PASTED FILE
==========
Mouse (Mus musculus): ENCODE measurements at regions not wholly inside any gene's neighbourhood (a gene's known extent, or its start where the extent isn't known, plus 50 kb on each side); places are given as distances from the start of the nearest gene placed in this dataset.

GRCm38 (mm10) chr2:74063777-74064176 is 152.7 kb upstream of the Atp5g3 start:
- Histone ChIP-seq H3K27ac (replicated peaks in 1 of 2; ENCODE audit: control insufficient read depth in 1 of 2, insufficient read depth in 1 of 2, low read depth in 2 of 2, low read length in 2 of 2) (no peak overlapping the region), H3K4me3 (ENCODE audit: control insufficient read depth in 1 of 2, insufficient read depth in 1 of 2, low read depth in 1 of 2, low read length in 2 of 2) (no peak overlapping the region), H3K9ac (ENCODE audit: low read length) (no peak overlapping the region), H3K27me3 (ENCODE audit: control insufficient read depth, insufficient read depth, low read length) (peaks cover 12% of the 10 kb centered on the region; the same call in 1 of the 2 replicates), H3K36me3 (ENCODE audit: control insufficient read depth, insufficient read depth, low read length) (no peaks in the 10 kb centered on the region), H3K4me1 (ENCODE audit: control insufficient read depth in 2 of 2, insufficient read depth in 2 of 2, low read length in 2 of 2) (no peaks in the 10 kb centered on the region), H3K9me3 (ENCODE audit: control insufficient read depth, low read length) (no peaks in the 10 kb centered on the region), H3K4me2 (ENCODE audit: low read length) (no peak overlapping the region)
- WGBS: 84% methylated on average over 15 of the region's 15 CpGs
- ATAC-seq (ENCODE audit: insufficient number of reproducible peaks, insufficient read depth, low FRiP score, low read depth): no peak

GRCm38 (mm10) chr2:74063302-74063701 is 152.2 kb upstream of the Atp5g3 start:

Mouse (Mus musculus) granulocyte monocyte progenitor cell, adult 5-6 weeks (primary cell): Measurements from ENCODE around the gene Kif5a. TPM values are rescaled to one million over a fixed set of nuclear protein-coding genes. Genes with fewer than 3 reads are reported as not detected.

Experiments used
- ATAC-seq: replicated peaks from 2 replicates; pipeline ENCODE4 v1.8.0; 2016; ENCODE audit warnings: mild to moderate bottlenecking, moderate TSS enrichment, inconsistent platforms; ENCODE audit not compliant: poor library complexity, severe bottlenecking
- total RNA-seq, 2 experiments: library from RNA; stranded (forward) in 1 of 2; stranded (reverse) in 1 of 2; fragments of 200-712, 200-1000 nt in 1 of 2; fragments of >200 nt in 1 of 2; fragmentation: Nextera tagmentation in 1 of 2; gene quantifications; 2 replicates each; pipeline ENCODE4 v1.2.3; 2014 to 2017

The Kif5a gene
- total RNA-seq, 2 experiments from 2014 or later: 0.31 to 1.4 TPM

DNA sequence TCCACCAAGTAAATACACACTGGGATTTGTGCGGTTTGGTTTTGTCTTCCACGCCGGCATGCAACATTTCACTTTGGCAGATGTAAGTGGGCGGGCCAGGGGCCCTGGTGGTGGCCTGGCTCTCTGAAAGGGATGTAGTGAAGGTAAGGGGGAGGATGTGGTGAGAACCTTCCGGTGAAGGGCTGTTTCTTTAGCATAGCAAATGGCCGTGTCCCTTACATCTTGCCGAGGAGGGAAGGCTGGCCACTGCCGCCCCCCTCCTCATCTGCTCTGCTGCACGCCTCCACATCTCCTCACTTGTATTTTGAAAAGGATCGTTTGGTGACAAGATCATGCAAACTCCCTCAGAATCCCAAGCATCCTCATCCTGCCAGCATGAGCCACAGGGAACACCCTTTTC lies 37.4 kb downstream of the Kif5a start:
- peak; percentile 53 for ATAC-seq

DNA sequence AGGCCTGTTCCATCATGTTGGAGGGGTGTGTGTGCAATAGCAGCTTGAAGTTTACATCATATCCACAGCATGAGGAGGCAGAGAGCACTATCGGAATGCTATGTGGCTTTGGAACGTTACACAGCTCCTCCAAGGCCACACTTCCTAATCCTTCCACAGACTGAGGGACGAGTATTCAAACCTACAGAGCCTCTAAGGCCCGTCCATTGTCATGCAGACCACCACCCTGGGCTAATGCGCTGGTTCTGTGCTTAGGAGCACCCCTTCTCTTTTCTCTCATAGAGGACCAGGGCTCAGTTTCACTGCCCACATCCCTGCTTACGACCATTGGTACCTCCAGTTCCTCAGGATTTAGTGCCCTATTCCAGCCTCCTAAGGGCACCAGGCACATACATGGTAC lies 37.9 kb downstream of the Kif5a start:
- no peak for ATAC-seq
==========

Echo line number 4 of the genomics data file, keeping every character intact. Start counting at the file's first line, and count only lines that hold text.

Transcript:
- WGBS: 84% methylated on average over 15 of the region's 15 CpGs